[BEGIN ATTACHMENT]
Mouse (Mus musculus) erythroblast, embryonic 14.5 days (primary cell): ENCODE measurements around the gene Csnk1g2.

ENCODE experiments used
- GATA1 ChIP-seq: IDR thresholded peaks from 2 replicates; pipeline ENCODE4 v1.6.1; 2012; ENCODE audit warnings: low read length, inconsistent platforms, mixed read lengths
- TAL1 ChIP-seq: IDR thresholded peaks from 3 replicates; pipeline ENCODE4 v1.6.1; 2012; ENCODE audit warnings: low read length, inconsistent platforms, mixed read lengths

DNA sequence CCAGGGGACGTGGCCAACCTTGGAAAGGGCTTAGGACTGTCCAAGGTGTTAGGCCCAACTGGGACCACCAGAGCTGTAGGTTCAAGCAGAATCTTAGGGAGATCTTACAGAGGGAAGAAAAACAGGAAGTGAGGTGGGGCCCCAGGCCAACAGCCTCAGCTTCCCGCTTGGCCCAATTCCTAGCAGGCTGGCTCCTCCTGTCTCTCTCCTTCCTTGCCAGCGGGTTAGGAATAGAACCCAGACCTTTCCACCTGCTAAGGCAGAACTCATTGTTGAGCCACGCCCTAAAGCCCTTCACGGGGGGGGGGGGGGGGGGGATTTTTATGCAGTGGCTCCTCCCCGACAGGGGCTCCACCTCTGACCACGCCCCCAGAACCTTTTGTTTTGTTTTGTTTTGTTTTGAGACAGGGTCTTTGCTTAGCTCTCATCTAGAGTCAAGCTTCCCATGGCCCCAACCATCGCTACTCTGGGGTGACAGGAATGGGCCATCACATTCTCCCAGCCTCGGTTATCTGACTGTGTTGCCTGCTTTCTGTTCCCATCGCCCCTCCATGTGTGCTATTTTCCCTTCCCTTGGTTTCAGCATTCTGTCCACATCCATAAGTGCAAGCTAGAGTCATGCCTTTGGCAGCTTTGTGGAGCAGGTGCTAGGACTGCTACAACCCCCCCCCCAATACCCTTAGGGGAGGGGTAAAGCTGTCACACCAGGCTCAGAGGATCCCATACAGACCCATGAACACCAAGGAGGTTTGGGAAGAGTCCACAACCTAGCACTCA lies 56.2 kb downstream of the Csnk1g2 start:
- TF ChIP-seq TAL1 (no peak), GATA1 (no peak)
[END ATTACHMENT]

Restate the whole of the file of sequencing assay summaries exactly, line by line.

Mouse (Mus musculus) erythroblast, embryonic 14.5 days (primary cell): ENCODE measurements around the gene Csnk1g2.

ENCODE experiments used
- GATA1 ChIP-seq: IDR thresholded peaks from 2 replicates; pipeline ENCODE4 v1.6.1; 2012; ENCODE audit warnings: low read length, inconsistent platforms, mixed read lengths
- TAL1 ChIP-seq: IDR thresholded peaks from 3 replicates; pipeline ENCODE4 v1.6.1; 2012; ENCODE audit warnings: low read length, inconsistent platforms, mixed read lengths

DNA sequence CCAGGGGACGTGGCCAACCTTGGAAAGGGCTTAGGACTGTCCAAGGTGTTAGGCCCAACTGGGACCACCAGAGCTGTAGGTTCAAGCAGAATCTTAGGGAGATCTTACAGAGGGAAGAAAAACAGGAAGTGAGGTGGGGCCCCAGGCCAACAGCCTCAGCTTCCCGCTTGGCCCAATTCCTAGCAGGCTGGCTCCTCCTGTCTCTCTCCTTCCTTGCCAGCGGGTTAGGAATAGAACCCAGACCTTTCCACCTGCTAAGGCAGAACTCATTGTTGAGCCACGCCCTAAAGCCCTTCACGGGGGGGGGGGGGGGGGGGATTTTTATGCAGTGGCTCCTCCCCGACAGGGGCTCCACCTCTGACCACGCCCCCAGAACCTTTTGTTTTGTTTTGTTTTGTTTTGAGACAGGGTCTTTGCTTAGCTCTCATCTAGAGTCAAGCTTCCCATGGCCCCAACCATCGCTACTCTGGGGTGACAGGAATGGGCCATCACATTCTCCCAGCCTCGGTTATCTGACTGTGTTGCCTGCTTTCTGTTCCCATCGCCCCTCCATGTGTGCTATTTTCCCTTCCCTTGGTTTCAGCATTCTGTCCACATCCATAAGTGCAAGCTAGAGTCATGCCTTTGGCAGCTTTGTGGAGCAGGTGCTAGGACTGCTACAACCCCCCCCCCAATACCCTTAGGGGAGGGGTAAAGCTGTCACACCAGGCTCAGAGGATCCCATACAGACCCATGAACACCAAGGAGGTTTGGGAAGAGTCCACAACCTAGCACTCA lies 56.2 kb downstream of the Csnk1g2 start:
- TF ChIP-seq TAL1 (no peak), GATA1 (no peak)